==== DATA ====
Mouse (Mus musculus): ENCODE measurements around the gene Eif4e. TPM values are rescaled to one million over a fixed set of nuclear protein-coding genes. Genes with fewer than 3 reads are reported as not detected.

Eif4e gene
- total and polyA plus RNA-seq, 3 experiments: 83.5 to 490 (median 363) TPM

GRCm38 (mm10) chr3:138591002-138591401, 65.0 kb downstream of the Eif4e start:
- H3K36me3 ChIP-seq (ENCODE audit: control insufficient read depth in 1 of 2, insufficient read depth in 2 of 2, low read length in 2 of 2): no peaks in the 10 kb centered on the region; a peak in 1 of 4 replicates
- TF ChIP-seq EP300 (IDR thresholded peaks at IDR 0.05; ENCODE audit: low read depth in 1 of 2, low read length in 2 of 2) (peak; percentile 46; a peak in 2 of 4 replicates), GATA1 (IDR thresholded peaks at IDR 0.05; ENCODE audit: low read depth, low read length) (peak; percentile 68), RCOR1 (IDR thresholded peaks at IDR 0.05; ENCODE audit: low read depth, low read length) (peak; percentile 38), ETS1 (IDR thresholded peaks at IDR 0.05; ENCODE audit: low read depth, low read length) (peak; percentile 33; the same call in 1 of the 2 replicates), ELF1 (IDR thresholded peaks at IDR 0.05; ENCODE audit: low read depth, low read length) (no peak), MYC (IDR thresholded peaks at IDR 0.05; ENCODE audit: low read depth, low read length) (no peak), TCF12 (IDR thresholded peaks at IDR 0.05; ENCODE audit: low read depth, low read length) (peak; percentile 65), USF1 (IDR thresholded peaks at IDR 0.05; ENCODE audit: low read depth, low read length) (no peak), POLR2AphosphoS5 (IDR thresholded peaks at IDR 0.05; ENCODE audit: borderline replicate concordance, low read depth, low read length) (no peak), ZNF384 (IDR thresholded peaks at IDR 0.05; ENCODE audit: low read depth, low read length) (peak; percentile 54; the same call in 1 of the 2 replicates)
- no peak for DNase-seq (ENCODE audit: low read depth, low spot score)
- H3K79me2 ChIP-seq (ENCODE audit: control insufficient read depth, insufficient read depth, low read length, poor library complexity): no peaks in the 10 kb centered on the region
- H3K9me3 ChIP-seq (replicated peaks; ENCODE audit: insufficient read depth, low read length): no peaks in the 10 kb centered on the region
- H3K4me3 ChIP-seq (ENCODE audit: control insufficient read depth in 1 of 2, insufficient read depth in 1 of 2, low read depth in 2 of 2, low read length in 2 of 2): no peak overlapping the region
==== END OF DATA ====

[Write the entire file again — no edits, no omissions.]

Mouse (Mus musculus): ENCODE measurements around the gene Eif4e. TPM values are rescaled to one million over a fixed set of nuclear protein-coding genes. Genes with fewer than 3 reads are reported as not detected.

Eif4e gene
- total and polyA plus RNA-seq, 3 experiments: 83.5 to 490 (median 363) TPM

GRCm38 (mm10) chr3:138591002-138591401, 65.0 kb downstream of the Eif4e start:
- H3K36me3 ChIP-seq (ENCODE audit: control insufficient read depth in 1 of 2, insufficient read depth in 2 of 2, low read length in 2 of 2): no peaks in the 10 kb centered on the region; a peak in 1 of 4 replicates
- TF ChIP-seq EP300 (IDR thresholded peaks at IDR 0.05; ENCODE audit: low read depth in 1 of 2, low read length in 2 of 2) (peak; percentile 46; a peak in 2 of 4 replicates), GATA1 (IDR thresholded peaks at IDR 0.05; ENCODE audit: low read depth, low read length) (peak; percentile 68), RCOR1 (IDR thresholded peaks at IDR 0.05; ENCODE audit: low read depth, low read length) (peak; percentile 38), ETS1 (IDR thresholded peaks at IDR 0.05; ENCODE audit: low read depth, low read length) (peak; percentile 33; the same call in 1 of the 2 replicates), ELF1 (IDR thresholded peaks at IDR 0.05; ENCODE audit: low read depth, low read length) (no peak), MYC (IDR thresholded peaks at IDR 0.05; ENCODE audit: low read depth, low read length) (no peak), TCF12 (IDR thresholded peaks at IDR 0.05; ENCODE audit: low read depth, low read length) (peak; percentile 65), USF1 (IDR thresholded peaks at IDR 0.05; ENCODE audit: low read depth, low read length) (no peak), POLR2AphosphoS5 (IDR thresholded peaks at IDR 0.05; ENCODE audit: borderline replicate concordance, low read depth, low read length) (no peak), ZNF384 (IDR thresholded peaks at IDR 0.05; ENCODE audit: low read depth, low read length) (peak; percentile 54; the same call in 1 of the 2 replicates)
- no peak for DNase-seq (ENCODE audit: low read depth, low spot score)
- H3K79me2 ChIP-seq (ENCODE audit: control insufficient read depth, insufficient read depth, low read length, poor library complexity): no peaks in the 10 kb centered on the region
- H3K9me3 ChIP-seq (replicated peaks; ENCODE audit: insufficient read depth, low read length): no peaks in the 10 kb centered on the region
- H3K4me3 ChIP-seq (ENCODE audit: control insufficient read depth in 1 of 2, insufficient read depth in 1 of 2, low read depth in 2 of 2, low read length in 2 of 2): no peak overlapping the region